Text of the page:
Stewart, Wexton, Comstock win primaries in Fairfax County

graphic of ballot box

Prince William County Board Chair Corey Stewart has won a narrow victory in Tuesday’s GOP Senate primary in Virginia. Stewart captured 44.9 percent of the vote, squeezing by state Delegate Nick Freitas, who came away with 43.1 percent. Pastor E. W. Jackson received just 12 percent.

Stewart is a vocal supporter of President Trump. Early this morning Trump tweeted his congratulations:


Congratulations to Corey Stewart for his great victory for Senator from Virginia. Now he runs against a total stiff, Tim Kaine, who is weak on crime and borders, and wants to raise your taxes through the roof. Don’t underestimate Corey, a major chance of winning!

Stewart will face incumbent Democratic Senator Tim Kane in November.

In Virginia’s 10th Congressional District, which covers parts of Fairfax County, Jennifer Wexton handily defeated five other candidates in her Democratic primary victory. Wexton walked away with 41.8 percent of the vote. Her closest challenger, Alison Friedman, could muster only 23 percent. Lindsey Stover received 16.1 percent while Dan Helmer, Paul Pelletier and Julia Biggins combined for only 19.1 percent.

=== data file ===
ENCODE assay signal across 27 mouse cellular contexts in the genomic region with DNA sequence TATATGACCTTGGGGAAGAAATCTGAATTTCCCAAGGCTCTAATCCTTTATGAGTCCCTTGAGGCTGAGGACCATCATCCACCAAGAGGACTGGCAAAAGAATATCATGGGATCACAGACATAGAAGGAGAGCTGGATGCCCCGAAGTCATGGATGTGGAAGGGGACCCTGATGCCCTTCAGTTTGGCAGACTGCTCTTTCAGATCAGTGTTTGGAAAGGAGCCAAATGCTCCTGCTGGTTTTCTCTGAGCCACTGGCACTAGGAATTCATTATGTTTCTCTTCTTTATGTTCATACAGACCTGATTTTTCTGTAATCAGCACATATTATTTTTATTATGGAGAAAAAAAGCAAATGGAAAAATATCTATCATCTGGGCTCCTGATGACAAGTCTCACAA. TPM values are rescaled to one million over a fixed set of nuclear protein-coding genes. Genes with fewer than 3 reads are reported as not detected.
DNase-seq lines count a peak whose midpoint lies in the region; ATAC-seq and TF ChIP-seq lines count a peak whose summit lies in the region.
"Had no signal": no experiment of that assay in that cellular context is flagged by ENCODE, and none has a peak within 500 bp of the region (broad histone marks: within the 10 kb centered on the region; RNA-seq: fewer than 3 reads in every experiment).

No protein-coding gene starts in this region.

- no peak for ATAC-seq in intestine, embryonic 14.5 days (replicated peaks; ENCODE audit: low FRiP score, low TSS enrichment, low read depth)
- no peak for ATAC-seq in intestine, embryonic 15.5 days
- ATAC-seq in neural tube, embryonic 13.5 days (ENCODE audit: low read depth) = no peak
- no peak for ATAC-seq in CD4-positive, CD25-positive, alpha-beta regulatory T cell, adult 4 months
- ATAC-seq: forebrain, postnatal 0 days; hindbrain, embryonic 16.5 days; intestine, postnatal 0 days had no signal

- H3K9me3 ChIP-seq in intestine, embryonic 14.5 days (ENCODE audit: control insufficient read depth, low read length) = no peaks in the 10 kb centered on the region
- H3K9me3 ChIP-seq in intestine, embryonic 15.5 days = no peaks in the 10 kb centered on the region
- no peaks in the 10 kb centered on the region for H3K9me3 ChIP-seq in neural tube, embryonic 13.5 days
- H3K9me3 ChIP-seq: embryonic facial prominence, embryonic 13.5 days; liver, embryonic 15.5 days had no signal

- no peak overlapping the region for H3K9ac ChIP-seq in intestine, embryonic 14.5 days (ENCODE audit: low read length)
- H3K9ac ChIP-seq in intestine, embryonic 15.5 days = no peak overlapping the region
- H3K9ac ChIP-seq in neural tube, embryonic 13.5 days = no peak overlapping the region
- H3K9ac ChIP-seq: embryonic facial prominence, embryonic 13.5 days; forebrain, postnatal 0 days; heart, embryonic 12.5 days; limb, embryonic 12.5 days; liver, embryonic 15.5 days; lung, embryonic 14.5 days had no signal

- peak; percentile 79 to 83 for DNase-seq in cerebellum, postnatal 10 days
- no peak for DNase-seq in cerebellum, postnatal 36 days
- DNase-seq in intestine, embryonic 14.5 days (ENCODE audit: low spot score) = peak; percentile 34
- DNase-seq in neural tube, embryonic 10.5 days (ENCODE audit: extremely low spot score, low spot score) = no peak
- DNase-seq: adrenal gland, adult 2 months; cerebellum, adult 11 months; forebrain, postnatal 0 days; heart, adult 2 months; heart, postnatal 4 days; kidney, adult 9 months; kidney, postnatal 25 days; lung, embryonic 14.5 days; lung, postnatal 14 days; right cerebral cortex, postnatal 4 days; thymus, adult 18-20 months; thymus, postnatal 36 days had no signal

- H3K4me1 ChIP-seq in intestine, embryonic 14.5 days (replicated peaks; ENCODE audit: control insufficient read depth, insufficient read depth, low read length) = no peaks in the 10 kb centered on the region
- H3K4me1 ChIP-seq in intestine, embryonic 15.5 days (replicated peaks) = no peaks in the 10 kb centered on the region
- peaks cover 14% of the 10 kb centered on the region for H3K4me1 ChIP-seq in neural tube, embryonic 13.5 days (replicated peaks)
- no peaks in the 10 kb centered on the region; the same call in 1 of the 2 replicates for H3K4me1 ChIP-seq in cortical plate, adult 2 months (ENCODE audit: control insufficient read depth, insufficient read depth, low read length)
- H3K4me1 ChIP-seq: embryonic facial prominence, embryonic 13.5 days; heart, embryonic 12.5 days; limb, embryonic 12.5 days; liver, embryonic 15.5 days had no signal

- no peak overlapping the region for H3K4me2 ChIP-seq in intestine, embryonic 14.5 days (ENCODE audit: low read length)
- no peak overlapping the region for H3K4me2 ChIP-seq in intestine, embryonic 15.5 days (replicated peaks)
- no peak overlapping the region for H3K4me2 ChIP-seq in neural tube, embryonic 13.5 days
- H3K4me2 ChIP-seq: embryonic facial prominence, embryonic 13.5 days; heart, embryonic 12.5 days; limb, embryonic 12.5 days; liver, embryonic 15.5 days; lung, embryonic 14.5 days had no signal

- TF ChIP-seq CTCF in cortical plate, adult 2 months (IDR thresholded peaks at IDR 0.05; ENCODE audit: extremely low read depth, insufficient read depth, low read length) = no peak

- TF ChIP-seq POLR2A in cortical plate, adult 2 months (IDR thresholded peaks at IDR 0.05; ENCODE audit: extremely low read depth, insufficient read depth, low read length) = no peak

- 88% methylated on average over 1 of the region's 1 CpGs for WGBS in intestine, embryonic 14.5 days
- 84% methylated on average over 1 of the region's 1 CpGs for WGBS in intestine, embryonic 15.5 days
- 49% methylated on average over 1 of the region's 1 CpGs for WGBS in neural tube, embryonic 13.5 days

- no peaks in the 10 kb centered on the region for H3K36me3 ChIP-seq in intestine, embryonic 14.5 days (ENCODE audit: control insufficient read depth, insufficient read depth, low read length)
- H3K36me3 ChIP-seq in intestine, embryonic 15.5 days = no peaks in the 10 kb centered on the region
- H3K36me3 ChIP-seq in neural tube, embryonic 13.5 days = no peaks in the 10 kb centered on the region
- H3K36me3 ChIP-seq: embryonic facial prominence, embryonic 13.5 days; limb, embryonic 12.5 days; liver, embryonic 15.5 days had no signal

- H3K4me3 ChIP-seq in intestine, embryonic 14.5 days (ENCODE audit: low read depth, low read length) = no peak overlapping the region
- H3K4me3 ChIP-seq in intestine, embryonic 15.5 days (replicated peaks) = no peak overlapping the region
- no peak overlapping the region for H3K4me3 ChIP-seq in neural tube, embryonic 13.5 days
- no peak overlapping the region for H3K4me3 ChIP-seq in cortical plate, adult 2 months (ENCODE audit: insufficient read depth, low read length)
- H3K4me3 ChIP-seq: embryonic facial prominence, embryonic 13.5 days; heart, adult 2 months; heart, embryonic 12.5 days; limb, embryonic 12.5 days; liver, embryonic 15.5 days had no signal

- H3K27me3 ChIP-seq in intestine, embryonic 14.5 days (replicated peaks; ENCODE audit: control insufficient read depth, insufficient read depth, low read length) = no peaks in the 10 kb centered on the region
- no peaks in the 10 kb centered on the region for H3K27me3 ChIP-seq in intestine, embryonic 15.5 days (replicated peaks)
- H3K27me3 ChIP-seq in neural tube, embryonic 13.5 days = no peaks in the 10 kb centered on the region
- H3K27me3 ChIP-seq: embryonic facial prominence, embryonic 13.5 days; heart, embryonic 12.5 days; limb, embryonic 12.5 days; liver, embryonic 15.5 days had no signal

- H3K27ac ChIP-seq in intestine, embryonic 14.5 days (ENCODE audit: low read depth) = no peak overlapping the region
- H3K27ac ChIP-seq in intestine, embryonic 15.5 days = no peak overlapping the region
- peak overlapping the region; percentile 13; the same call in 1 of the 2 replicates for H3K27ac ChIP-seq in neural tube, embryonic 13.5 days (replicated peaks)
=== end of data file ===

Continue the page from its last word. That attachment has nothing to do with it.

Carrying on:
Wexton, an attorney and former prosecutor, has represented Virginia’s 33rd Senatorial District since 2014. She’ll face incumbent Republican Barbara Comstock in November. Comstock had no trouble defeating primary challenger Shak Hill, chalking up 60.7 percent of the vote.



About the Author

Ed Tobias
Ed Tobias brings more than four decades of reporting and news management experience to his work at FairfaxNews. Tobias managed news coverage for Associated Press Radio for over twenty years.  This included coverage of the 9/11 attacks, the Iraq War, Hurricane Katrina, the death of Princess Diana, the Challenger and Columbia shuttle disasters and national election primaries, conventions and campaigns.  He was part of the team that built AP’s on-line video operation. Prior to joining AP, Tobias was News Director at all-news WTOP in Washington, D.C. He has won two Ohio State Awards for his reporting and producing and he led coverage that won an Edward R. Murrow Award.